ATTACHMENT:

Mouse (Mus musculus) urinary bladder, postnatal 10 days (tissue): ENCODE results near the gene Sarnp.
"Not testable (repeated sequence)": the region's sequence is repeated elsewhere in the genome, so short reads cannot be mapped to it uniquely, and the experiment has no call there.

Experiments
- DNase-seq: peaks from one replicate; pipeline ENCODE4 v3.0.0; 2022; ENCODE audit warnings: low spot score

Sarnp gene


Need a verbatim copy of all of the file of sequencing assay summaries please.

Mouse (Mus musculus) urinary bladder, postnatal 10 days (tissue): ENCODE results near the gene Sarnp.
"Not testable (repeated sequence)": the region's sequence is repeated elsewhere in the genome, so short reads cannot be mapped to it uniquely, and the experiment has no call there.

Experiments
- DNase-seq: peaks from one replicate; pipeline ENCODE4 v3.0.0; 2022; ENCODE audit warnings: low spot score

Sarnp gene